The evacuation window was closing fast Saturday. Scott reiterated the call for residents under an evacuation order to get out immediately. "If you have been ordered to evacuate anywhere in the state, you need to leave right now," Scott said at a noon press conference. "You are running out of time to make a decision."

More than 6 million Floridians have been ordered to leave their homes.

Scott said that traffic along evacuation routes was moving Saturday afternoon.

The National Weather Service Key West tweeted Saturday morning that everybody in the Keys, should "get out if you can," with a guide to "refuges of last resort."

Miami-Dade County said that Metrobus will stop service to evacuation shelters at 2 p.m. Saturday.

A complicating factor Saturday was the risk of tornadoes in the southern part of the state.

Miami hit by outer bands Saturday

By Saturday morning, Miami was already being hit by the outer bands of the storm, bringing strong winds and heavy rain.

The weather forced NPR's Kirk Siegler to turn back after attempting to report from a Miami shelter. Earlier, he was able to meet with resident Gloria Negron who along with her dog, Lucky, got into a city shelter.

"We just have to do our best, inside there," Negron said. "There are too many people. And everybody is at the edge."

Negron had to spend the night sleeping in a chair, but she is one of the lucky ones. Siegler reports that the shelter has had to turn away others because of overcrowding.

Seeking shelter

Scott said there were more than 320 shelters open across the state in every county Saturday, with more shelters set to open over the course of the day.

"More than 50,000 Floridians have taken shelter, and there is still room for more."

Scott put out a call Saturday for 1,000 volunteer nurses to help at special-needs shelters. Those interested should email: helpfl@flhealth.gov.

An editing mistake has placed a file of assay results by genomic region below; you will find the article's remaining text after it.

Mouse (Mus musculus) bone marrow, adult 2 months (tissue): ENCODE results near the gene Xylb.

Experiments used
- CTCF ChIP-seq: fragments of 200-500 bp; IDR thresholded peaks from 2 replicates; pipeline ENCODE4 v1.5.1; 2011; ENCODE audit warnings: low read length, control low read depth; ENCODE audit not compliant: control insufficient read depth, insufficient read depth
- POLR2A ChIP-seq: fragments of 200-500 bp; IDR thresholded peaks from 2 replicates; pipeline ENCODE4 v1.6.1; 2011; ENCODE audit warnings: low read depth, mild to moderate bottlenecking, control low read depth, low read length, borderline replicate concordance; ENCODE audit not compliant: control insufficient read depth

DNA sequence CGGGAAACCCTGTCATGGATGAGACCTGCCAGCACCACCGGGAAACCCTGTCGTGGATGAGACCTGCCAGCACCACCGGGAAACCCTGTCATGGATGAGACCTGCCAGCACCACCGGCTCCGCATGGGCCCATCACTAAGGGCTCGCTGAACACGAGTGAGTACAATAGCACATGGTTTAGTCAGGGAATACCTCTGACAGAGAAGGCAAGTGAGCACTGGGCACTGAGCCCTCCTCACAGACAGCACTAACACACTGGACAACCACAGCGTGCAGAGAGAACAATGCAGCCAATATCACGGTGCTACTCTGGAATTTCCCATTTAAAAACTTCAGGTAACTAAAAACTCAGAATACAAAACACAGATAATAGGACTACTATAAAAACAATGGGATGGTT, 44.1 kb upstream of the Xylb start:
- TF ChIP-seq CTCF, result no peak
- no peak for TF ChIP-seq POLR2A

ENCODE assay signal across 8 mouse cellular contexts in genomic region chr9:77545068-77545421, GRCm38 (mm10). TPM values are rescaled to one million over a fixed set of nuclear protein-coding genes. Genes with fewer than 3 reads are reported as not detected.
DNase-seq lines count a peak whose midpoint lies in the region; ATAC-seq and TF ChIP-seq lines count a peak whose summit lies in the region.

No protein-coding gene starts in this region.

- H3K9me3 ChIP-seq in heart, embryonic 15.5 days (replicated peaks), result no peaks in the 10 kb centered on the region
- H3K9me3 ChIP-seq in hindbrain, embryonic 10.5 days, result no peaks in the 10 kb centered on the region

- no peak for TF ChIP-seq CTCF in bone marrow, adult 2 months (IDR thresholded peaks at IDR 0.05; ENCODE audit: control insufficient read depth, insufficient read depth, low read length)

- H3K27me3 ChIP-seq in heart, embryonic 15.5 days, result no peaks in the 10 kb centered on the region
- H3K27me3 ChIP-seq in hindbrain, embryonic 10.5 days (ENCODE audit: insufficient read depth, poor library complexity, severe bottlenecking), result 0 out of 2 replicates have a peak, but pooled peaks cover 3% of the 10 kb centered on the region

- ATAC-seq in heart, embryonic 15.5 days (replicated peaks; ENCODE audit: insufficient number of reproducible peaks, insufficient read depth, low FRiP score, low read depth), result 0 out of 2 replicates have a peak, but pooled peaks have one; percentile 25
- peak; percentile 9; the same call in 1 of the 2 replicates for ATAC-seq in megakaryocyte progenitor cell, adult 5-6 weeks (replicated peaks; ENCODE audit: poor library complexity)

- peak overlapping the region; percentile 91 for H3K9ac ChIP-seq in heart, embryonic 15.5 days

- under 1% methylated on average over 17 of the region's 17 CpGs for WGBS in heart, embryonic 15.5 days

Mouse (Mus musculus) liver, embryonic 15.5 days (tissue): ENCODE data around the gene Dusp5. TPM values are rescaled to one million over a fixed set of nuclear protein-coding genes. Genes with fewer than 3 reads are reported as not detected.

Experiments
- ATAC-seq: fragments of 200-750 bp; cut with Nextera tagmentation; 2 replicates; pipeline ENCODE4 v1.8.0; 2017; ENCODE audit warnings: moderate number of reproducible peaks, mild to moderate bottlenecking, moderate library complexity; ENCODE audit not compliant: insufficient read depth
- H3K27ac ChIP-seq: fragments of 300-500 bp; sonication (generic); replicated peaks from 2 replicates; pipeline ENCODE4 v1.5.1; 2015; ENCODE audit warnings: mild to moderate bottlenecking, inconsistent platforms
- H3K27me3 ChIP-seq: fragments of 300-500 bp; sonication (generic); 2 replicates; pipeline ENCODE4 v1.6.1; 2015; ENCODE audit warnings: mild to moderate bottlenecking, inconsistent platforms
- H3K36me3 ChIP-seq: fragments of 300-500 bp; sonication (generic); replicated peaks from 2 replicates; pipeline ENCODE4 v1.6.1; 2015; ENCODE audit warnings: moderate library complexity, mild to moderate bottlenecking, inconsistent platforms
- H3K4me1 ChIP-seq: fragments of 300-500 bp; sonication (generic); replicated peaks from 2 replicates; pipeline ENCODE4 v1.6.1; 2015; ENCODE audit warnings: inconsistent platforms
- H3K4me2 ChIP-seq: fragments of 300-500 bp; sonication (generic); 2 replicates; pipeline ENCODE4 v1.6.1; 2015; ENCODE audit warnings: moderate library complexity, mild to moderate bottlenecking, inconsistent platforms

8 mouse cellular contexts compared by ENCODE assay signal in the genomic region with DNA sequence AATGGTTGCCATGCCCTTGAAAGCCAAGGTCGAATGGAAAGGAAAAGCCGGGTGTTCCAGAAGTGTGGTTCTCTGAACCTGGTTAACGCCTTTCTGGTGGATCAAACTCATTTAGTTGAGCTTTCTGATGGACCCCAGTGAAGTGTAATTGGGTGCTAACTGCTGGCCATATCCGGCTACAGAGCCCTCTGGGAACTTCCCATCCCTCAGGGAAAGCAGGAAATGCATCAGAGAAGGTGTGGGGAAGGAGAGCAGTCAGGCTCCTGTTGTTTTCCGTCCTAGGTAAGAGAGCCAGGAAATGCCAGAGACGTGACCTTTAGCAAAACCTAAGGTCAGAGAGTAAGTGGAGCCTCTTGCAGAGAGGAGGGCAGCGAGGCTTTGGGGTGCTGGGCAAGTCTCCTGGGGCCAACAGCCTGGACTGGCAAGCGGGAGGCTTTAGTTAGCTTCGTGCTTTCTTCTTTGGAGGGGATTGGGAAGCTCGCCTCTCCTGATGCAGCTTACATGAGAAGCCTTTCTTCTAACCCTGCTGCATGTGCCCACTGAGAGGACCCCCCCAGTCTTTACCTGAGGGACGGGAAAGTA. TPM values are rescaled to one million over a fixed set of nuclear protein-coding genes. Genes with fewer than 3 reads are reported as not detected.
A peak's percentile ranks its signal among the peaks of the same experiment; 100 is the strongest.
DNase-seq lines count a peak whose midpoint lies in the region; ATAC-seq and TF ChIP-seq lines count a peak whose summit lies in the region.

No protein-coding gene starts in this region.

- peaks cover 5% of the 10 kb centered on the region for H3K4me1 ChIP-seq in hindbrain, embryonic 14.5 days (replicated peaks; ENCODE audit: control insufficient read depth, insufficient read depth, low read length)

Floridians prepare

Other state residents have opted to ride out the storm in their homes.

Paul McNamara of Port St. Lucie tells NPR that his wife's profession — she is a nurse — meant she could not leave work, so they are staying put with their two children, ages 1 and 4.

"We have storm shutters, a generator, a lot of water, food, diapers and probably a large market share of the locally available flashlights," McNamara told NPR. "I imagine our shed will be leveled and our fence will disappear, but other than that, we should be scared out of our mind."

Meantime, Kyle Manders of Naples said he got out of town on Tuesday with his wife and dog.

"We didn't want to risk our lives, and we were able to secure our home quickly thanks to accordion shutters. Leaving behind the life we built in our home was a bit surreal. What keepsakes to save?" Manders added that lessons from Hurricane Harvey — a storm that brought rapid flooding — persuaded him to leave.

Southeastern U.S. also at risk

As Irma moves over land it is expected to weaken, but it could still bring heavy winds and rains over the Southeast. As AP reports:
"By early next week, Irma is expected to track into the southeastern United States. Thus, all residents from Georgia through the Carolinas and into Virginia should prepare and monitor the progression of this very dangerous hurricane."